Wednesday, March 15, 2006

12/5: Bruce Covey, P.F. Potvin, & Reb Livingston

Bruce Covey is Lecturer of Creative Writing at Emory University and the author of The Greek Gods as Telephone Wires and the forthcoming Ten Pins, Ten Frames (Front Room, Michigan) and Elapsing Speedway Organism (No Tell Books). His recent poems also appear or are forthcoming from 26, Verse, LIT, Bombay Gin, Boog City, 580 Split, and other journals. He edits the web-based poetry magazine Coconut and curates the What’s New in Poetry reading series in Atlanta.

Michigander P.F. Potvin is a writer, musician, and ultra-marathon runner. His prosy book, The Attention Lesson, which chronicles adventures in Patagonia, New Zealand, Europe and the U.S., is forthcoming from No Tell Press. He holds an MFA from the Bennington Writing Seminars where he received the Jane Kenyon Poetry Scholarship. Other scholarships include the Vermont Studio Center and the Catskill Poetry Conference. His writing has appeared in Born Magazine, Boston Review, Sentence, Black Warrior Review, Pierogi Press, and No Tell Motel. He also serves on the editorial board of Drunken Boat.

Reb Livingston is the author of Your Ten Favorite Words (Coconut Books, forthcoming) and Pterodactyls Soar Again (Whole Coconut Chapbook Series, 2006). Her poems have appeared in Best American Poetry 2006 and literary magazines. Along with Carly Sachs, she curates the Washington DC-based reading series, Lolita and Gilda's Burlesque Poetry Hour.

11/7: Ed Skoog & Sue Ellen Thompson

Ed Skoog’s poems have appeared in Poetry, Plougshares, The New Republic, and NO: A Journal of the Arts. A limited edition collection of poems, Field Recordings, was published in 2004 by Seattle’s Lit Rag Press. He recently moved from New Orleans to southern California.

Sue Ellen Thompson is the author of This Body of Silk, which won the 1986 Samuel French Morse Prize, and The Wedding Boat (Owl Creek Press), as well as The Leaving: New and Selected Poems and The Golden Hour, both published by Autumn House; she is also the editor of The Autumn House Anthology of Contemporary American Poetry. She has been a Robert Frost Fellow at the Bread Loaf Writers' Conference, Visiting Writer at Central Connecticut State University, and Poet-in-Residence at SUNY Binghamton and at the Frost place in Franconia, New Hampshire. Her poetry has been widely anthologized including in Garrison Keillor's nationally syndicated radio show Writer's Almanac. Formerly of Mystic, Connecticut, she recently moved to Maryland, where she works as a writer and editor.

10/3: Aaron Belz and Jen Tynes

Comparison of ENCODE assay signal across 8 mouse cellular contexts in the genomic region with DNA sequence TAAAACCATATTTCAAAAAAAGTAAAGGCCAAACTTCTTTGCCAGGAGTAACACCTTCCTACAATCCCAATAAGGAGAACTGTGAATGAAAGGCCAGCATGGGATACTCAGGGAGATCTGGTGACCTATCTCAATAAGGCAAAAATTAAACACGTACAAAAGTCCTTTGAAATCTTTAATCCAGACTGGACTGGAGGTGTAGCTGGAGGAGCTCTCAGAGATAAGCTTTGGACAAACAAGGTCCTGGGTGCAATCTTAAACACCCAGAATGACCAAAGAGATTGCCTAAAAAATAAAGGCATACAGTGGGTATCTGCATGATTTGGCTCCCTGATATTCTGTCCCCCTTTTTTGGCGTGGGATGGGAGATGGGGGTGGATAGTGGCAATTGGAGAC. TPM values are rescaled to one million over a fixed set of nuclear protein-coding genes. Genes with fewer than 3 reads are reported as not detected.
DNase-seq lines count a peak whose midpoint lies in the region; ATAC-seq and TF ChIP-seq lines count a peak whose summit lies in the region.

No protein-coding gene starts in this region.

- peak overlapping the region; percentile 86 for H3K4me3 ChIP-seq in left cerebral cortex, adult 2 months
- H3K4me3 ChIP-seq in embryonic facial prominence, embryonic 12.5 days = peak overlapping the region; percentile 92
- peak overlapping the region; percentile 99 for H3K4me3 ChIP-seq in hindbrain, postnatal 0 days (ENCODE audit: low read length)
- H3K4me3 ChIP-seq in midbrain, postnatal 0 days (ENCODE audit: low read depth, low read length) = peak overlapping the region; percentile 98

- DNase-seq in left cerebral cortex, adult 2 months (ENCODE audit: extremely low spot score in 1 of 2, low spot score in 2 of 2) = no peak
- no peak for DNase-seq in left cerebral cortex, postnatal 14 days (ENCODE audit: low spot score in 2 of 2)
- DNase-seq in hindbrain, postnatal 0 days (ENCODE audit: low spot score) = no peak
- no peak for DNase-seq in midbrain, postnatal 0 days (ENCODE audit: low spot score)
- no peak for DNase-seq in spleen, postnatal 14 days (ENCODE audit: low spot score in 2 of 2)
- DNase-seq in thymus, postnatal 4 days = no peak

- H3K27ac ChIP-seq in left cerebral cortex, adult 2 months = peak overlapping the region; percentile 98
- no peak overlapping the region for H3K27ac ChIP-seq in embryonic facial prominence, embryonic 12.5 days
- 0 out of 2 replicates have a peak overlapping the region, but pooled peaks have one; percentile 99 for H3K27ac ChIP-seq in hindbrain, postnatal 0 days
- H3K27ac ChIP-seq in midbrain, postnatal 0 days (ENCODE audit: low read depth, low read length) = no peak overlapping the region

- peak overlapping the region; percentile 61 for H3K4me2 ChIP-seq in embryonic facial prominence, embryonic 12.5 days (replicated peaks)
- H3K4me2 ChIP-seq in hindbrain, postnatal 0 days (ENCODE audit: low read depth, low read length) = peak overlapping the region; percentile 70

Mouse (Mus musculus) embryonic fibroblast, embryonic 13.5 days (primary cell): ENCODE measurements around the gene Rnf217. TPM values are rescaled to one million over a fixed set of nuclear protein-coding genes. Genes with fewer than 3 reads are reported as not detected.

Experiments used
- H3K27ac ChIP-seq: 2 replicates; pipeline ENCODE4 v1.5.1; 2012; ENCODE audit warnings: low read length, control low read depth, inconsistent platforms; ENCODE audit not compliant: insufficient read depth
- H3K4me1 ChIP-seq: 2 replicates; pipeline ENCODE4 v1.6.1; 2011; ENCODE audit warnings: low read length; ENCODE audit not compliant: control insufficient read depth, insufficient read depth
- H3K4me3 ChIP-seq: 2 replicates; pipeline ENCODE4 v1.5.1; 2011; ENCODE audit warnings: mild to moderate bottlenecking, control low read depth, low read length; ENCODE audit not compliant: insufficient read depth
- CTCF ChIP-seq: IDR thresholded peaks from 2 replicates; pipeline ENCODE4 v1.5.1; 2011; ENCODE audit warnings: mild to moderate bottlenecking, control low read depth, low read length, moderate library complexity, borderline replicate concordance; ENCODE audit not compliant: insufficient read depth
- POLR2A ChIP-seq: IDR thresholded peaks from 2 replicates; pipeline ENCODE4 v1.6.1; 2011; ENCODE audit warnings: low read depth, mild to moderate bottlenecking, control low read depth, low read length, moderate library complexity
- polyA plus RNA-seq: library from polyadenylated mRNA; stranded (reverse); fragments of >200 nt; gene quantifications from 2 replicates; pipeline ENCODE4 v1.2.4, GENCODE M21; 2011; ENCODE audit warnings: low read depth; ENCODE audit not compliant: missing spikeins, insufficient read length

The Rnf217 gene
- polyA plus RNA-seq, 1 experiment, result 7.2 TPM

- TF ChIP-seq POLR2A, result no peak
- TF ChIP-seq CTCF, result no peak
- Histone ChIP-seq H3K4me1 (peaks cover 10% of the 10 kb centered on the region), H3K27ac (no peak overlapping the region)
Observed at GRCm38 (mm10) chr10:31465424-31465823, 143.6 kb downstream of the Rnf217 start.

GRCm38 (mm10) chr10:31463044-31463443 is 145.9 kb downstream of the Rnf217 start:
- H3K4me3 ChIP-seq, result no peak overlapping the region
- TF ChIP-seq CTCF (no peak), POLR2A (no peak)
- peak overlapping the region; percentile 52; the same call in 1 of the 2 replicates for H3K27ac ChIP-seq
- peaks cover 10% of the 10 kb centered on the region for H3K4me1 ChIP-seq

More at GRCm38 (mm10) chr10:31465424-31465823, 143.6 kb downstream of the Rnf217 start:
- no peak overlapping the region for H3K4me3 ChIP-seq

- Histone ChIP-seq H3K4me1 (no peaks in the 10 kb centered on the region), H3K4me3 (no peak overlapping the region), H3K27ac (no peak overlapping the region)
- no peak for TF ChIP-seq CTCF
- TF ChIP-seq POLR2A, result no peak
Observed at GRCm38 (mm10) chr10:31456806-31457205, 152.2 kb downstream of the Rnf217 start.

Aaron Belz is a PhD candidate in English Literature at St. Louis University. His poetry has appeared in Boston Review, McSweeney’s, Painted Bride Quarterly, Jacket, Fence, and the Verse Press Younger American Poets anthology. A full-length manuscript, A Place Where Things Are, was shortlisted for University of Wisconsin’s Brittingham Poetry Prize. His poetry chapbook Plausible Words was published in 2005. Visit his website at and read some of his recent poetry at

Jen Tynes lives in Providence, Rhode Island and edits horse less press. Her poems have appeared in jubilat, Diagram, CutBank, H_NGM_N, Typo, Octopus, Verse, No Tell Motel, The Cultural Society, and other journals. Her first book, The End Of Rude Handles, is available from Red Morning Press.

9/19: Shanna Compton, Jennifer L. Knox, and Ada Limón

Shanna Compton is not quite as tall as Jennifer L. Knox but she is the author of Down Spooky and the editor of GAMERS: Writers, Artists, and Programmers on the Pleasures of Pixels. Her poems have recently appeared in Spork, The Tiny, Court Green, and the anthologies The Bedside Guide to No Tell Motel, Digerati, and The Best American Poetry 2005. Originally from Texas, she has lived in Brooklyn, NY, since 1995. Please visit her online at

Jennifer L. Knox is a three-time contributor to The Best American Poetry series, as well as the anthology Great American Prose Poems: From Poe to the Present. Her first book of poems, A Gringo Like Me, is available from Soft Skull Press.

Ada Limón is originally from Sonoma, California. A graduate of the Creative Writing Program at New York University, she has received fellowships from the Provincetown Fine Arts Work Center, New York Foundation for the Arts, and won the Chicago Literary Award for Poetry. Her poems have appeared in numerous magazines, including The Iowa Review, Slate, Watchword, Poetry Daily, Tarpaulin Sky, LIT, Painted Bride Quarterly, and others. Her first book, lucky wreck, was the winner of the 2005 Autumn House Poetry Prize and her second book This Big Fake World was the winner of the 2005 Pearl Poetry Prize and is due out in the fall. She lives in Brooklyn, New York with her new bike and doesn’t have any tattoos.

7/18: Samuel Amadon, Stephanie Anderson, and Shafer Hall